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“Mom, Dad, There is No God.” Coming Out as a Non-Believer

The increasingly common experience of ‘coming out’ as an atheist carries its own challenges.


As we approach adulthood, there are a number of hard talks people must have with their parents—about sexual orientation, about living your own dreams (and not those of Mom and Dad), about what we really believe. Those moments of truth help transition many of us from being the person our parents thought we’d be, to accepting ourselves for who we really are. But coming out, and opening up, always comes with the risk of rejection.

Christy Meyer was home-schooled with a religiously-based curriculum that taught reading, writing, morality, and that the Earth is 6,000 years old. At age 12, Meyer made her first non-home-schooled friends, and when a new pal, from a mixed Buddhist and Muslim family asked, “Do you think that I’m going to hell?” Meyer had to answer, “Yes.” She soon realized other good people around the world, who by the accident of circumstance were not Christian, would also be damned according to her belief system. “That was so jarring for me. And I really look back at that as a pivotal moment.”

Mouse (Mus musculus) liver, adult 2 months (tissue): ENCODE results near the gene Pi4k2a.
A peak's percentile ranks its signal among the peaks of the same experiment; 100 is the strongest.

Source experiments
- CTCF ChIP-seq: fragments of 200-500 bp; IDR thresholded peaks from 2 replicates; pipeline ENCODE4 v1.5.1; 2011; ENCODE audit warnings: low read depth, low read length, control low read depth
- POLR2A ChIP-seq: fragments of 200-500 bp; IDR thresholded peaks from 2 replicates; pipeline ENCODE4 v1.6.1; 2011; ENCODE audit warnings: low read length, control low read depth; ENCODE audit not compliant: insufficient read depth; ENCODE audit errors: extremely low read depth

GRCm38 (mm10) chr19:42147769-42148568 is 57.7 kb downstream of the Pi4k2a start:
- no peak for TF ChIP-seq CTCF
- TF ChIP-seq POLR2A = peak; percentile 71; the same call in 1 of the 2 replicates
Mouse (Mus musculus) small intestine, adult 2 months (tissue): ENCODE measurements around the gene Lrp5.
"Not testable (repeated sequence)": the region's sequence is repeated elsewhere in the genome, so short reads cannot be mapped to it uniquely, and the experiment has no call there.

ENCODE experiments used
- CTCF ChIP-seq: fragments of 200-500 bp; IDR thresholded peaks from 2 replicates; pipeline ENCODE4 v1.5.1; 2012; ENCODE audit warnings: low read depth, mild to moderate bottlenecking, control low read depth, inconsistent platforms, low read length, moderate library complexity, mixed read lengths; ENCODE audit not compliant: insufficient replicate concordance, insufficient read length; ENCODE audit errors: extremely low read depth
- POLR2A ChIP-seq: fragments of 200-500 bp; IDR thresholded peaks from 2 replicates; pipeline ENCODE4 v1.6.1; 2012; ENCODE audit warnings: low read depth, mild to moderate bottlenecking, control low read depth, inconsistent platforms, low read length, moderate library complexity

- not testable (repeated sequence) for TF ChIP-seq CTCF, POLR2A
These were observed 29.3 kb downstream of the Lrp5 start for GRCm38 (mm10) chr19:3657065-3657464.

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'As a Gay Man': Coming Out, Quinto-Style

Will actor Zachary Quinto's low-key confession in New York magazine usher in a new era of casual coming-out moments?


Actor Zachary Quinto just came out as gay—not via a proclamation on a magazine cover, not in a curated press statement, but by using one little phrase in an interview: "As a gay man..."

Yesterday, New York magazine ran a profile of the Heroes actor that included questions about Angels in America and his producer role in Margin Call, plus a casual confession of Quinto's sexuality, a qualifier as natural as where he was born or what color hair he has. Among the spate of celebrities who have come out in the last 20 years, this is an unusual course to take. Ellen DeGeneres famously came out on her own sitcom, in an episode that attracted more than 42 million viewers. Country singer Chely Wright staked out the cover of People to make her announcement, and followed that up with a tell-all memoir. After years of speculation, singer Ricky Martin wrote on his website that he was a "fortunate homosexual man."

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The Most Important Gay Icon of All

Pro-gay pop stars and politicians are fabulous. But there's a whole other world of sports that needs a gay role model.



It doesn’t make the street-activist in me feel great, but one sentence from a celebrity is often worth a dozen town square protests. If you can get Justin Bieber to say or do something, anything, it reverberates all over the internet, and millions of ears—particularly tiny ears—perk up.

That’s why a current, major pro athlete needs to come out of the closet. And it will probably happen really soon.

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